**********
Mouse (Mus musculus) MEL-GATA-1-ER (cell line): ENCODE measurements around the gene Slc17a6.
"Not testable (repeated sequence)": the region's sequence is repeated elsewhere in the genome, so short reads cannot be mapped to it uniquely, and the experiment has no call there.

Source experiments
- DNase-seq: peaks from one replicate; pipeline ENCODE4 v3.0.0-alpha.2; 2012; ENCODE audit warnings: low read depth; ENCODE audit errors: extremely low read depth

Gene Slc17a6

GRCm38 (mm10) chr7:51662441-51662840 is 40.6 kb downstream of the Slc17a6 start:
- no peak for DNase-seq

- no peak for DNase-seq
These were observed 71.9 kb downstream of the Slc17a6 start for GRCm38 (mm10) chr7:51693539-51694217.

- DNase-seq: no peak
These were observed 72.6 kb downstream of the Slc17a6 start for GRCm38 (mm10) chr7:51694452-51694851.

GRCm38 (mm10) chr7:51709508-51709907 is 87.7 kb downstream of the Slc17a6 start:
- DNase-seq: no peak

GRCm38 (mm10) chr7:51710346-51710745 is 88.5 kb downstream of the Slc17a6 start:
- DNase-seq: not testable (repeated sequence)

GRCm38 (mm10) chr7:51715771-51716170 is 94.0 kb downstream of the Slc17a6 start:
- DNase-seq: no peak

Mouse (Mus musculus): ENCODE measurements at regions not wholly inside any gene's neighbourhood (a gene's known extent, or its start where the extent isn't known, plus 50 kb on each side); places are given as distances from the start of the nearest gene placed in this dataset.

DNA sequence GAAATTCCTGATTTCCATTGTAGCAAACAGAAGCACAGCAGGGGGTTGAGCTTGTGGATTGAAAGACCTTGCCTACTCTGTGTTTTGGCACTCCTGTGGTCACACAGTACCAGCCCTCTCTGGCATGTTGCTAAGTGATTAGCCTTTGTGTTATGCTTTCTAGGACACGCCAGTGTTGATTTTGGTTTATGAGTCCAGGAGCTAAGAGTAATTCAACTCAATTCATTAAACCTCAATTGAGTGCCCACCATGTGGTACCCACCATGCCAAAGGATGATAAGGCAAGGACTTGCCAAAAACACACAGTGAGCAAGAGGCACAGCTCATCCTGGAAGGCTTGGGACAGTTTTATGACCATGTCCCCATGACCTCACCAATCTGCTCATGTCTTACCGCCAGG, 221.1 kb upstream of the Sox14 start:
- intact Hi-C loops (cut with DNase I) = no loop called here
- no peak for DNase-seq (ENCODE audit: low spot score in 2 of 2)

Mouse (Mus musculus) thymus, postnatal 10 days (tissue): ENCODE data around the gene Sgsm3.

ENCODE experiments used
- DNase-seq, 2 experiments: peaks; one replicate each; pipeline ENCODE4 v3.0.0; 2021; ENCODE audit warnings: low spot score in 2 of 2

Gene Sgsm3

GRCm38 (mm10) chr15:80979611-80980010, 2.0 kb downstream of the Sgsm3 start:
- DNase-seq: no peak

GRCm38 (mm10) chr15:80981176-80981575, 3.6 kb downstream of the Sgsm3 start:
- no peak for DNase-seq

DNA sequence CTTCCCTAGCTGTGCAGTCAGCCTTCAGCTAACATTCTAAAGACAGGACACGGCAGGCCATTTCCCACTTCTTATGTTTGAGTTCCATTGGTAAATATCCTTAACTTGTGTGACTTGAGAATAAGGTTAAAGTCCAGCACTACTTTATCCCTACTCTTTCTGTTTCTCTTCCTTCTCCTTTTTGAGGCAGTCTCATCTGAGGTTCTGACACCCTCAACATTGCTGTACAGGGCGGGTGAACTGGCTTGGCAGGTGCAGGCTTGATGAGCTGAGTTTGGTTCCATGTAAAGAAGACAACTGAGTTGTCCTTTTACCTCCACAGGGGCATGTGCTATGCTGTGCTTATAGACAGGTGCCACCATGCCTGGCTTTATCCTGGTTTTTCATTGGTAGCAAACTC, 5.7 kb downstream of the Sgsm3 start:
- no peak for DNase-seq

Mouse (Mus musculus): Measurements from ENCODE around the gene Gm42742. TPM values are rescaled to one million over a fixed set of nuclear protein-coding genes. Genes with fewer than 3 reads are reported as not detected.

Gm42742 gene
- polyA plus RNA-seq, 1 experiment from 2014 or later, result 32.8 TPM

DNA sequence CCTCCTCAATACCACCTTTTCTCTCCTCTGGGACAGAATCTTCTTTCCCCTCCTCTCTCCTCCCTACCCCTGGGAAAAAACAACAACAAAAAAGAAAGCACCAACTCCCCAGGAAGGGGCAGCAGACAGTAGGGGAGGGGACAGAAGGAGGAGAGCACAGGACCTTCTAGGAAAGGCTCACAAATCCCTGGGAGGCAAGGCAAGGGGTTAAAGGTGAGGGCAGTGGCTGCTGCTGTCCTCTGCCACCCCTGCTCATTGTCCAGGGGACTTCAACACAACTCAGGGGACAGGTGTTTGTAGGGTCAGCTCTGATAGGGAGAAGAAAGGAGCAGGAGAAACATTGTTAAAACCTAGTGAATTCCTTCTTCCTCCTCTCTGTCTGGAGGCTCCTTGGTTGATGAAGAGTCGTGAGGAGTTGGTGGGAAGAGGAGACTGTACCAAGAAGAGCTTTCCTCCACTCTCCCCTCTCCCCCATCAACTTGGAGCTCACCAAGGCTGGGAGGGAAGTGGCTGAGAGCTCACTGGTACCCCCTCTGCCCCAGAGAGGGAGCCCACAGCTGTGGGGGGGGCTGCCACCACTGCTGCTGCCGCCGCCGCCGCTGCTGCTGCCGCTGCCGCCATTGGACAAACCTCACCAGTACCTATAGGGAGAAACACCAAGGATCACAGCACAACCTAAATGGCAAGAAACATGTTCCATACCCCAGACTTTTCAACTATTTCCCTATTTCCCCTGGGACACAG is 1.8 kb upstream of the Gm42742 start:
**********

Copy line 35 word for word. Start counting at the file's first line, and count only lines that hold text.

DNA sequence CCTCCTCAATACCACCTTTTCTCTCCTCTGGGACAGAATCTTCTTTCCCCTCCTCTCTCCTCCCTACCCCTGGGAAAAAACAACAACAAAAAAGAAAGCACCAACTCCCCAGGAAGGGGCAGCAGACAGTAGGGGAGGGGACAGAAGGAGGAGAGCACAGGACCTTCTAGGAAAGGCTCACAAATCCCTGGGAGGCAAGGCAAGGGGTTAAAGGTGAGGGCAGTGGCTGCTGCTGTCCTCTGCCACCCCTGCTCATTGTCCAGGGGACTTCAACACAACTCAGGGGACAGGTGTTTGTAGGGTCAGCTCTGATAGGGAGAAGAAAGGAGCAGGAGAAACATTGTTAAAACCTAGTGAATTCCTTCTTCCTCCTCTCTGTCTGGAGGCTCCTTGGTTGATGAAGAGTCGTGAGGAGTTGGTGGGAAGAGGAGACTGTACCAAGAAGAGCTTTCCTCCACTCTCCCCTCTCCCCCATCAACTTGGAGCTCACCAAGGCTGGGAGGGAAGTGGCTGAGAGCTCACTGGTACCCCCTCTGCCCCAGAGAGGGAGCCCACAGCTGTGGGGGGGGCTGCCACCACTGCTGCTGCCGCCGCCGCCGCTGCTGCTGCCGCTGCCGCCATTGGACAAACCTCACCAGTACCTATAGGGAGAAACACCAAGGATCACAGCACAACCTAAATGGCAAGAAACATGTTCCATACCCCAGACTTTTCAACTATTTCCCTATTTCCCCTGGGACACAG is 1.8 kb upstream of the Gm42742 start: